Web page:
This Dutch human-powered prototype falls somewhere between a fireman's pole and an old-timey elevator. It also looks far more inviting than either as an efficient way to move between floors.
A team at the Rombout Frieling Lab in Eindhoven came up with the novel "vertical walking" system in response to aging urban populations. The push to take advantage of vertical spaces in cities inevitably exacerbates mobility challenges. Arguing that elevators require too much power and stairs turn into bottlenecks, the group designed a low-impact rig dubbed Vertiwalk.
Led by principal engineering designer Rombout Frieling, Vertiwalk is an assisted human-powered system. It consists of two parallel vertical rails that house wooden seating components and a pulley setup. The separate wooden seating sections, which kind of resemble a chairlift, are linked together by stretchy cords. The sections slide up and down the rails as the person makes small movements.
Just pushing the wood underneath the feet slightly and pulling on vertical plastic tubes with both hands allows the person to move easily. It only takes 10 percent of the physical effort required to take the stairs, according to the designers.
RELATED: Robot Roommates Moving Into Your Home: Photos
"This prototype has been successfully tested by a wide range of users," the Vertiwalk online description said. That included a woman named Angelica who has multiple sclerosis and a Nigerian amputee named Abiodun. Young workers in an office tower who tried out Vertiwalk found it "incredibly cool," the team added.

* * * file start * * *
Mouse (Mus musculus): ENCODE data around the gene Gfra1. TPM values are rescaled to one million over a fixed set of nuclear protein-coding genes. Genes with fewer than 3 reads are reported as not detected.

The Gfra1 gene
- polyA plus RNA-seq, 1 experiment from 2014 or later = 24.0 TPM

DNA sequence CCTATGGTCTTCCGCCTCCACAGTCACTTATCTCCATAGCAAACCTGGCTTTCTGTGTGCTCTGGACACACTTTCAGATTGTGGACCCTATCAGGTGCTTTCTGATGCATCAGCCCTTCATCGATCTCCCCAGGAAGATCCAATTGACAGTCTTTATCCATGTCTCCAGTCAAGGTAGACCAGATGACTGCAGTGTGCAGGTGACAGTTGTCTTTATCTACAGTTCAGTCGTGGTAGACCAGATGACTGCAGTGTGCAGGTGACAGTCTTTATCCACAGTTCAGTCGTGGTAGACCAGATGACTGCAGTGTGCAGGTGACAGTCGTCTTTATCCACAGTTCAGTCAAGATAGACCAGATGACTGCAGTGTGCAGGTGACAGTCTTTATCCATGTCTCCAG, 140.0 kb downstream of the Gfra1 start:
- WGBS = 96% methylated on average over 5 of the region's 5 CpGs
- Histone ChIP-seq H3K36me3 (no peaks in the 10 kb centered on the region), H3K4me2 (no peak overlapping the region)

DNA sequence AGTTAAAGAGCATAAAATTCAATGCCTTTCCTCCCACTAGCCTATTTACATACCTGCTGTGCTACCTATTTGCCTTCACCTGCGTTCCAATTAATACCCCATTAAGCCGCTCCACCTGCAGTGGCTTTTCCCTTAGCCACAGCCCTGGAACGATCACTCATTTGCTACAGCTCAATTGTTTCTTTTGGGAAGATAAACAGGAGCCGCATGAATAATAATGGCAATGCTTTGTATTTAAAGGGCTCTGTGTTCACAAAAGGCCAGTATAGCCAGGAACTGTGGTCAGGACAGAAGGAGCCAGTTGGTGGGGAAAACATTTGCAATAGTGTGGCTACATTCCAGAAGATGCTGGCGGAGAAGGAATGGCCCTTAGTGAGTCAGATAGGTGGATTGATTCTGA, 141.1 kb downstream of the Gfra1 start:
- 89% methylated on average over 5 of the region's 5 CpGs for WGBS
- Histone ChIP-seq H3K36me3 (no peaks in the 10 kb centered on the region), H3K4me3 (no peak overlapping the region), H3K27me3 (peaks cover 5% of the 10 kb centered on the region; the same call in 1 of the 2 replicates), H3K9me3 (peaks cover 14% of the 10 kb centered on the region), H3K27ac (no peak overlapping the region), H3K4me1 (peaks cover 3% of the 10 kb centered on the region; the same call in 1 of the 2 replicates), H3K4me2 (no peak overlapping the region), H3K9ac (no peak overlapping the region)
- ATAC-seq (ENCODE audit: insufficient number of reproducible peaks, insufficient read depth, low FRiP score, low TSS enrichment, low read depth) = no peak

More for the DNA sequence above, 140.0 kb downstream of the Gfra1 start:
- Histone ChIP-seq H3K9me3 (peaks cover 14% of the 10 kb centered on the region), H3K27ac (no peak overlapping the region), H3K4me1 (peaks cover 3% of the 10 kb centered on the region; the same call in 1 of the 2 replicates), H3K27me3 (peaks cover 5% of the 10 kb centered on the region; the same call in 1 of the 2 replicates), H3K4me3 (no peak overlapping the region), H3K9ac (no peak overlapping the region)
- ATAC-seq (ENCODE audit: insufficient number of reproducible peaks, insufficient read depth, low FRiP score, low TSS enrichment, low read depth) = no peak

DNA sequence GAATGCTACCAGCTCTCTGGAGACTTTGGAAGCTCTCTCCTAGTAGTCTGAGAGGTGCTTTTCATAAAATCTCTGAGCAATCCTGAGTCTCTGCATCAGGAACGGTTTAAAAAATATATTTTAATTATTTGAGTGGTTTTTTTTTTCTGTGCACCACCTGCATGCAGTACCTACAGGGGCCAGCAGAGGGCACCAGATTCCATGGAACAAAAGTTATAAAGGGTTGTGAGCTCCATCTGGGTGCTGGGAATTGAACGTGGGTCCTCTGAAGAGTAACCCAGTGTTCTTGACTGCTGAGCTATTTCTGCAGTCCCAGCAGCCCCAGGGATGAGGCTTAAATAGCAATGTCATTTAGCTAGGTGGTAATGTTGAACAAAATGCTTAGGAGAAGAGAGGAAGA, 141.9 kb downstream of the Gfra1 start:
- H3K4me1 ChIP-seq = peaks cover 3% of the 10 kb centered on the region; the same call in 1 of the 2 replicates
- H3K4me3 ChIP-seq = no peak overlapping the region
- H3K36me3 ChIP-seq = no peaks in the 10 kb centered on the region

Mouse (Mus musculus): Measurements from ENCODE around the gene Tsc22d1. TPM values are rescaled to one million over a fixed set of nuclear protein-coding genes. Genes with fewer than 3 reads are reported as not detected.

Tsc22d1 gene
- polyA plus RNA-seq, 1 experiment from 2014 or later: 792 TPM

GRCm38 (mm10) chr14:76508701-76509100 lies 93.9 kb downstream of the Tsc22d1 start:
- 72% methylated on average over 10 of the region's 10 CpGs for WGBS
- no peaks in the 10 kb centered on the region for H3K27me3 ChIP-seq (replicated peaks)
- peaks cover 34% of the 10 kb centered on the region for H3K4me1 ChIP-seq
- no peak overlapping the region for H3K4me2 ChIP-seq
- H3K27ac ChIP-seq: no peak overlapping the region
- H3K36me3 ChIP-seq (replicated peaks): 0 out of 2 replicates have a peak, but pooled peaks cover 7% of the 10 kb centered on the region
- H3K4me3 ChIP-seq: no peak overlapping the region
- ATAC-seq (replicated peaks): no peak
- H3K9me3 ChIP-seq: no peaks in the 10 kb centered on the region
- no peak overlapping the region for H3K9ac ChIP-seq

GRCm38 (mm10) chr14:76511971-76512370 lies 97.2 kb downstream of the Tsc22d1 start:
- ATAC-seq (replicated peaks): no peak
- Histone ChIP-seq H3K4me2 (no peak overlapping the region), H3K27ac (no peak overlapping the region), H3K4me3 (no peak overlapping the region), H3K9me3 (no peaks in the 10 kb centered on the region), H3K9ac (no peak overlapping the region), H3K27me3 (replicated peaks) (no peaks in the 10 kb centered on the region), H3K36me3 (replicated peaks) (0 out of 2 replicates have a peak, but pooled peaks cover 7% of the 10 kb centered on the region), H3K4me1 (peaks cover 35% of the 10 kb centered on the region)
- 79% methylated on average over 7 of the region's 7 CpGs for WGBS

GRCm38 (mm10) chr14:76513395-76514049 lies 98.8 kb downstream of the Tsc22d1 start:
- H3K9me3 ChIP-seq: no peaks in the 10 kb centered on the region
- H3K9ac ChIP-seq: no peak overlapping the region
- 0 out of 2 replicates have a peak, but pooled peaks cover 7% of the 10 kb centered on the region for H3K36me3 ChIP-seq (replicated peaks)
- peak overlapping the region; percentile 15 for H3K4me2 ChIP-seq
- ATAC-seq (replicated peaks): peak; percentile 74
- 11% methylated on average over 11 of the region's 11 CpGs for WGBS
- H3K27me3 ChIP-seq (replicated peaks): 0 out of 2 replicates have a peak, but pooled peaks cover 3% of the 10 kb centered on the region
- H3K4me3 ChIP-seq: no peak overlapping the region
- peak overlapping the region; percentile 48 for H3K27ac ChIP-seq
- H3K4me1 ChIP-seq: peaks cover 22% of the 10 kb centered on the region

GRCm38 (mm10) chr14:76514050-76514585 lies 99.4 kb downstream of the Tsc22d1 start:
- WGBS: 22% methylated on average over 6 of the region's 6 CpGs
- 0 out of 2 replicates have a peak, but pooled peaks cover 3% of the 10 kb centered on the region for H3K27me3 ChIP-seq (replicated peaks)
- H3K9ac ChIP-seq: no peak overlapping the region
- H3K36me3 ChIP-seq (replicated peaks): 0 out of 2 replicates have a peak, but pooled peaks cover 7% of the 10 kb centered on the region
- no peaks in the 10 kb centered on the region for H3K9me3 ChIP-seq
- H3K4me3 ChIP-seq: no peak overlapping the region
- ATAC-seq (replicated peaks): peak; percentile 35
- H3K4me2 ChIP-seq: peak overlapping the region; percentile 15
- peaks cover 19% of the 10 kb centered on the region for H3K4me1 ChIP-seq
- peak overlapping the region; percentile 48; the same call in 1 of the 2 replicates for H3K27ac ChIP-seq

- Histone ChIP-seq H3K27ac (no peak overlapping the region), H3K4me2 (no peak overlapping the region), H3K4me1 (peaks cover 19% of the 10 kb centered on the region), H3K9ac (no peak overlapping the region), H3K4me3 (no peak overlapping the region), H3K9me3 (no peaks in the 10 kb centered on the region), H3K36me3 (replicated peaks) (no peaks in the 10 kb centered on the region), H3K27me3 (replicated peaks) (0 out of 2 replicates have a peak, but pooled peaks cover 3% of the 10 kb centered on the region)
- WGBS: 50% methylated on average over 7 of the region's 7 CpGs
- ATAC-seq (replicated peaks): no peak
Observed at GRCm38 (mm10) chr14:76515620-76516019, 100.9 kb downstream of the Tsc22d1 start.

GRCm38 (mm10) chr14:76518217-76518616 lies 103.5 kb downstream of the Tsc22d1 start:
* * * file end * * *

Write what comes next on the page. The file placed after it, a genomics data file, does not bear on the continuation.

Rock climbers have long taken advantage of rope rigs and equipment to make a purely vertical ascension easier. The technique, called jugging or jumaring, was awkward and slow as hell the one time I tried it outside a building in Massachusetts. But it can really come in handy, especially for hauling gear up a sheer cliff.
RELATED: Soft Wearable Bot Does All Your Heavy Lifting
Watching the Vertiwalk video demos also made me think of how much smoother and faster their system seems than a motorized stairlift. A quick search revealed that those stairlifts tend to cost well over $1,000, require electricity or a battery for power, and operate fairly slowly out of necessity. Vertiwalk does require some physical ability, though, so it wouldn't be feasible for someone who has extremely limited mobility.
The designers presented Vertiwalk at the Venice Architecture Biennale and it's currently on display for Dutch Design Week. The team has also applied for a patent. Only thing missing is a seat belt.